Mindfulness as a general awareness of the present moment receives a lot of attention these days. This kind of awareness is sometimes labeled "bare attention" or "present moment awareness." Some, however, teach mindfulness as one aspect of a practice that aims to do more. In certain yoga traditions, for instance, the ultimate goal is to still the fluctuations of the mind. Paradoxically, the most effective way to still the mind often requires more than just sitting still, and finding out what methods work requires experimentation. This article explores one method that many people find useful to cultivate mindfulness: the simile of the gatekeeper.
I learned a new word today: "moga." No, I'm not talking about the Sanskrit word for chicken pox, moga, or the video game controller series. I'm referring to the equation Classical Music + Yoga = Moga. If you "combine yoga with a live orchestra" then apparently you can answer affirmatively to the question, "Do you moga?" It's the "latest wellbeing trend to arrive in London," circa 2015. "Moga" has even been featured on the "Trend Hunter" website.
Starting tomorrow, I will be teaching a new "Morning Yoga & Meditation" class (online) at Spirit of the Lake on Mondays and Wednesdays from 6:30am to 7:30am Central. No previous experience is required for this class, which includes a 15-20 minute guided mindfulness meditation and a Hatha yoga practice. All aspects of this class support the development of peacefulness and clarity.
In the course of my yoga teacher training we discussed many of the influential yoga texts such as Patañjali's Yoga Sūtras, the Upanishads, and the Bhagavad Gita. However, our class understandably relied almost entirely on "secondary sources" such as Nicolai Bachman's The Path of the Yoga Sutras and Deborah Adele's The Yamas & Niyamas: Exploring Yoga's Ethical Practice. I recently finished Eknath Easwaran's translation of The Bhagavad Gita, but it required a lot of commentary for me to begin to appreciate the messages, many of which are connected to war metaphors.
While some developers rightly focus on how to make websites accessible, this article focuses on the why. Why does the Drupal community hold accessibility in such high esteem? The Drupal community strives to provide a diverse and inclusive space, so building accessible websites clearly supports those goals. This article explores the stated reasons for Drupal's continued commitment to accessibility beyond the obvious truth that making websites accessible is the right thing to do.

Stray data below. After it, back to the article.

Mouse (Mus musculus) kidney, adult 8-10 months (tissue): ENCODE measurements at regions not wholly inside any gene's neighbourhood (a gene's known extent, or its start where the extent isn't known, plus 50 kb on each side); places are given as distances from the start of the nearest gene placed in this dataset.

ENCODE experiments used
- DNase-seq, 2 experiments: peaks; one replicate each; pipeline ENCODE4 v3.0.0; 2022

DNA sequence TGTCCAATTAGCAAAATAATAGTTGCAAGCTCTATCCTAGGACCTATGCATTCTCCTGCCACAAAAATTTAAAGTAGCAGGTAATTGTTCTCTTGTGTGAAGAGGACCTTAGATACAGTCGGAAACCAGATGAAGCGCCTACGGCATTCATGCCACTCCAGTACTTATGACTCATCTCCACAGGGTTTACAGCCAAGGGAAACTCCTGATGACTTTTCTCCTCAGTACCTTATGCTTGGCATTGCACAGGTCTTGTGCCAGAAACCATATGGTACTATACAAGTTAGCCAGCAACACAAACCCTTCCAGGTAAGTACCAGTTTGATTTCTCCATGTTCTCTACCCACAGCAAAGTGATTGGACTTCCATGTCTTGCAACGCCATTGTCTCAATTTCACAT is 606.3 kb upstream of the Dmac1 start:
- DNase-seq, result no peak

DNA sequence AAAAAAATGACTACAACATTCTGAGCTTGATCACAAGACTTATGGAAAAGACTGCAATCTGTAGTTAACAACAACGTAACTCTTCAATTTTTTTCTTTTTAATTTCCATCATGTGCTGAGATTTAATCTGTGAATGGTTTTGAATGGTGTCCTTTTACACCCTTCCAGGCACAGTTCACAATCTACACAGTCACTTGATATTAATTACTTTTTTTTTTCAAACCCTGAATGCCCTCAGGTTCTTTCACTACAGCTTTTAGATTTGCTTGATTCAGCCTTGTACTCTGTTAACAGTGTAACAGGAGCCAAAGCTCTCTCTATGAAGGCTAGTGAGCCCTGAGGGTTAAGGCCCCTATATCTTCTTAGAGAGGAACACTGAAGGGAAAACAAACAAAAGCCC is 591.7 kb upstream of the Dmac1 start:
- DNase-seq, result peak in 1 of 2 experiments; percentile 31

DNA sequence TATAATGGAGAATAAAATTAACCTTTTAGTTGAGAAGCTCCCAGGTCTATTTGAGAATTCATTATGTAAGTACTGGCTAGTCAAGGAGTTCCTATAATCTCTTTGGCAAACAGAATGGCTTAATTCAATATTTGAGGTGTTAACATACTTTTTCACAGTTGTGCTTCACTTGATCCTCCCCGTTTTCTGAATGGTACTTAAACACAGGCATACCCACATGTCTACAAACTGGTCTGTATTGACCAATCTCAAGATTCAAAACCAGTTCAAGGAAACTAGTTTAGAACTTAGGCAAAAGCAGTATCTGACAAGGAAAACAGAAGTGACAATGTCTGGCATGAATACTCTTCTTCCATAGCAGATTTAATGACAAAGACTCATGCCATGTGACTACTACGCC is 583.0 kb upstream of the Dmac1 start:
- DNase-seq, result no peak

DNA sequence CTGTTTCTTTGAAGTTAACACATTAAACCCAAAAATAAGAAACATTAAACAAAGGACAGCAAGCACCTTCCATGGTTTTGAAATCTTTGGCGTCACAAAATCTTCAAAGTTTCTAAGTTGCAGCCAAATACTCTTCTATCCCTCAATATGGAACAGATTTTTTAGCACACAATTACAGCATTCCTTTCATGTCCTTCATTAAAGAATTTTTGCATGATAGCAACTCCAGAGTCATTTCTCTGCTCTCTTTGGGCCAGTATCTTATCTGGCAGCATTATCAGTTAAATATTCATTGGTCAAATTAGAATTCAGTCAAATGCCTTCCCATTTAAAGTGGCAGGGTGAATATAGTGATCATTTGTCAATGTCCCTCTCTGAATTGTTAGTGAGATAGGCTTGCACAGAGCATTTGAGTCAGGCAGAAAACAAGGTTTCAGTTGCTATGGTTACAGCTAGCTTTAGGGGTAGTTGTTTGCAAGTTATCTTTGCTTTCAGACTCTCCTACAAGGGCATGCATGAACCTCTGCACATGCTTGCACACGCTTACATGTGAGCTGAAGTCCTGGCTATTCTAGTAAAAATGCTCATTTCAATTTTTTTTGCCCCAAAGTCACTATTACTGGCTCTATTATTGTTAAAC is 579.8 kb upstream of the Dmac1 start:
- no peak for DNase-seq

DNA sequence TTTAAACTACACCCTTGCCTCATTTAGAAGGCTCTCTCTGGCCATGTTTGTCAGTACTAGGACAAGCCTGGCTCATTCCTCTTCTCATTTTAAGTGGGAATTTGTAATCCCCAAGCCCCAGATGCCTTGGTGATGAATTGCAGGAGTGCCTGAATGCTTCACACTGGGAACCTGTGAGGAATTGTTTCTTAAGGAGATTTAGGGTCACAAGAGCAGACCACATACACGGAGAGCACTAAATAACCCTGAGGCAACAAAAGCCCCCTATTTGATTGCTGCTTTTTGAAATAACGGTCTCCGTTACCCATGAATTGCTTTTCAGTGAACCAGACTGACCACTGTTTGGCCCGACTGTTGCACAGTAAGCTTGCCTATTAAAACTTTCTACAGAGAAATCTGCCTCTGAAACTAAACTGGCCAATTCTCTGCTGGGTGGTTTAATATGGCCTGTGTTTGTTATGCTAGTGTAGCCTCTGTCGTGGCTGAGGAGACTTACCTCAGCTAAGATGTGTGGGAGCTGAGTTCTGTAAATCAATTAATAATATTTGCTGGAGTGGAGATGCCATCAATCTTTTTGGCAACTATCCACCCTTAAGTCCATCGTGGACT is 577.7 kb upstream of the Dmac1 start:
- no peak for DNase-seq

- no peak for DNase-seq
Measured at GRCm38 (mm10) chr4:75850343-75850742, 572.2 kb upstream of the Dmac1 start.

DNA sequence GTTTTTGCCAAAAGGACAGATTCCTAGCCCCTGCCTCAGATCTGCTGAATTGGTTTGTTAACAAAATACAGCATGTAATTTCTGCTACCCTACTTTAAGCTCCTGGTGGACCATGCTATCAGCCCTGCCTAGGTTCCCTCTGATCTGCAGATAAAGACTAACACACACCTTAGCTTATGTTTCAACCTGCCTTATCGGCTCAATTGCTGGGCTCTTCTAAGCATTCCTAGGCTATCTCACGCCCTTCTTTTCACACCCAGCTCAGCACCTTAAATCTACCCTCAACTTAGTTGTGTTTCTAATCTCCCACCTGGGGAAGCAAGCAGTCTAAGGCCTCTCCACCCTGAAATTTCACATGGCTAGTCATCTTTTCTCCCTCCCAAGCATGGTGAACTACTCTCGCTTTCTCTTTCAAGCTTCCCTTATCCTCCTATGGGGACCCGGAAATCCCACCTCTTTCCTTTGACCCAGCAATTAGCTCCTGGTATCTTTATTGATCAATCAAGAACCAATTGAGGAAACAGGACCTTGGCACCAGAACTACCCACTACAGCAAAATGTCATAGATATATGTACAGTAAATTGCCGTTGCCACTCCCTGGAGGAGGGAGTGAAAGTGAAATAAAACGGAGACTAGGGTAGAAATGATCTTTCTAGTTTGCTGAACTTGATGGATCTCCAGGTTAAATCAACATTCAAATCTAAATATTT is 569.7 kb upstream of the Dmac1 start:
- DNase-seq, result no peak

George Boole reportedly said, "A real mathematician ... must be something more than a mere mathematician, he must be also something of a poet." It seems to me that something similar could be said about being a yoga teacher in 2020, and that a successful teacher must be more than a mere yoga teacher. Yoga isn't "just exercise" anymore than it is "mere mathematics." But what else more "must" a yoga teacher be?
Over the past few decades, Ajahn Sumedho has said much about "intuitive awareness." Most often the Pāli word sampajañña is translated as "clear comprehension," but Ajahn Sumedho prefers to foreground the notion of "intuitive awareness" as a way to extend and elaborate how we understand this important meditation concept.
Is blogging a form of teaching, sharing, learning, or something else? Perhaps more importantly, is blogging helpful? A blog can be a place to write with no expectation that anyone will read. Some blogs improve the world. Others approximate something else altogether.
In a Dhamma talk yesterday, Ajahn Amaro mentioned the Lebanese-American poet Kahlil Gibran, who wrote about parenting in his 1923 book, The Prophet. Gibran's words seem to uncomplicate the complicated. He claims that we parents need to do little more than offer children our love, and that we can't control them. They are not ours to control. Should we believe him?
Yesterday, I spent much of the day working on a deck project in my backyard. Activities such as housework and home improvement projects offer good opportunities to watch the mind. On meditation retreats, these activities get labels such as "working meditation" or "yogi jobs." The common wisdom seems to hold that we should perform these activities in silence, paying full attention to the task at hand. Over the past few years, I have been investigating the validity of this claim.